Colonial First State fined $20m for misleading super members
Colonial First State hit with $20 million fine for misleading customers, and a senate inquiry backs the crypto industry.
Here are five things you might've missed this week.
Telemarketer hit with $100,000 fine for unlawful calls
Information Support Australia Pty Ltd (trading as Super Information Team) has been slapped with a $102,120 fine by the Australian Communications and Media Authority (ACMA) for making 880 calls to phone numbers on the do not call register in October 2020.
The calls were made by a third-party call centre and offered recipients a review of their superannuation and to connect them with a financial advisor.
ACMA chair Nerida O'Loughlin said unlawful financial services marketing is an ACMA compliance priority given the potential for harm involved, especially at a time when many Australians have been experiencing financial difficulties due to COVID restrictions.
"Unwanted telemarketing causes frustration and anxiety, and the Do Not Call Register is your phone's equivalent of a 'No junk mail' sticker on your letterbox," she says.
"The size of this infringement notice sends a message to telemarketers that we will not hesitate to take action against those that break the rules."
Senate inquiry backs crypto industry
A Senate inquiry into digital payments has just recommended changes to taxation laws, licensing, and regulatory regimes that encourage crypto-asset businesses to set up in Australia.
"With the committee recommending things like capital requirements and auditing, it will help protect consumers and strengthen exchanges like Cointree. It's clearly a sign that the industry is maturing," says Cointree CEO Shane Stevenson.
"If these new regulations are implemented, it will allow larger institutions like pension funds to enter the space with more significant mandates. If these institutions allocate even a small percentage of their portfolio towards crypto, it will likely drive crypto prices much higher."
One of the key recommendations from the inquiry is the introduction of a market licencing regime for crypto exchanges.
"The introduction of a formal licencing regime is a big step in shifting the mindset of Australia's investment community away from viewing cryptocurrency as a speculative investment trend, and toward viewing it as a legitimate asset class with a broad role in modern portfolios," says Stevenson.
"Most of Australia's exchanges and funds operate with access to a licencing regime which aims to hold an industry to a professional standard and weed out any undesirable players in the space, and this will be the same for crypto. Legitimate exchanges and traders will benefit from this development."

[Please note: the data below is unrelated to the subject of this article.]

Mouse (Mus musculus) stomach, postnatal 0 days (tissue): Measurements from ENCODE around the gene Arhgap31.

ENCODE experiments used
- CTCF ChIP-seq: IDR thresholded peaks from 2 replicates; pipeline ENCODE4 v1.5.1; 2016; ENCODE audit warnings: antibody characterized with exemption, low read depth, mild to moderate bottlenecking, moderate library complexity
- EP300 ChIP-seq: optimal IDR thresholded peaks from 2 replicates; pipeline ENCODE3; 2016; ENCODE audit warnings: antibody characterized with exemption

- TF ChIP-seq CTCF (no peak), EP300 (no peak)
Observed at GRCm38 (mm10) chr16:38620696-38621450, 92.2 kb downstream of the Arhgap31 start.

Colonial First State fined $20 million for misleading super members
The Federal Court has ordered Colonial First State to pay a $20 million penalty for misleading its members.
The Federal Court fine comes after the company was found to have breached the Corporations Act for misleading its members on at least 12,978 occasions when it incorrectly informed them that legislative changes required Colonial to contact them and obtain an investment direction to stay in the FirstChoice Fund, and for failing to tell members that if Colonial did not receive an investment direction from the member, it was required to transfer the member's superannuation contributions into a MySuper product.
"The $20 million penalty handed down to Colonial is a timely reminder to superannuation trustees not to mislead members for their own benefit," says Australian Securities and Investment Commission deputy chair Sarah Court.
"Trustees have an obligation to provide their members with balanced and accurate information that enables them to make informed decisions about their retirement savings."
Slater and Gordon considers class action against Star Entertainment Group
Law firm Slater and Gordon is weighing up whether to bring a class action against Star Entertainment Group on behalf of its investors, following revelations the Casino giant may have enabled money laundering, organised crime, large-scale fraud and foreign interference.
Slater and Gordon is now assessing whether shareholders suffered capital losses as a result of materially incorrect information being available to the market.
"We consider that the information released may give rise to a claim on behalf of shareholders against the company," says class actions practice group leader Emma Pelka-Caven.
"At the time they purchase shares in a listed company, investors are entitled to assume that all of the material information relevant to its financial position has been disclosed."
Zip inks agreement to bring BNPL to childcare
Buy now, pay later payment platform Zip has signed a deal with Xplor Technologies to offer families more choice and flexibility when it comes to paying for childcare services.
Families attending care at Australian childcare centres that use Xplor's childcare payment services would be able to spread the cost of paying for childcare over time.
"We are excited to venture into the buy now, pay later ecosystem with Zip, to be able to offer people more flexibility with how they pay for childcare," says the CEO of Xplor Education, Mark Woodland.
"We know there is demand for tailored payment options in the Australian market, and believe this innovative initiative will improve access to childcare for more families."
Zip will be available to Xplor's network of childcare centres from early November, when families will be able to access the service directly from their childcare centre's mobile app.
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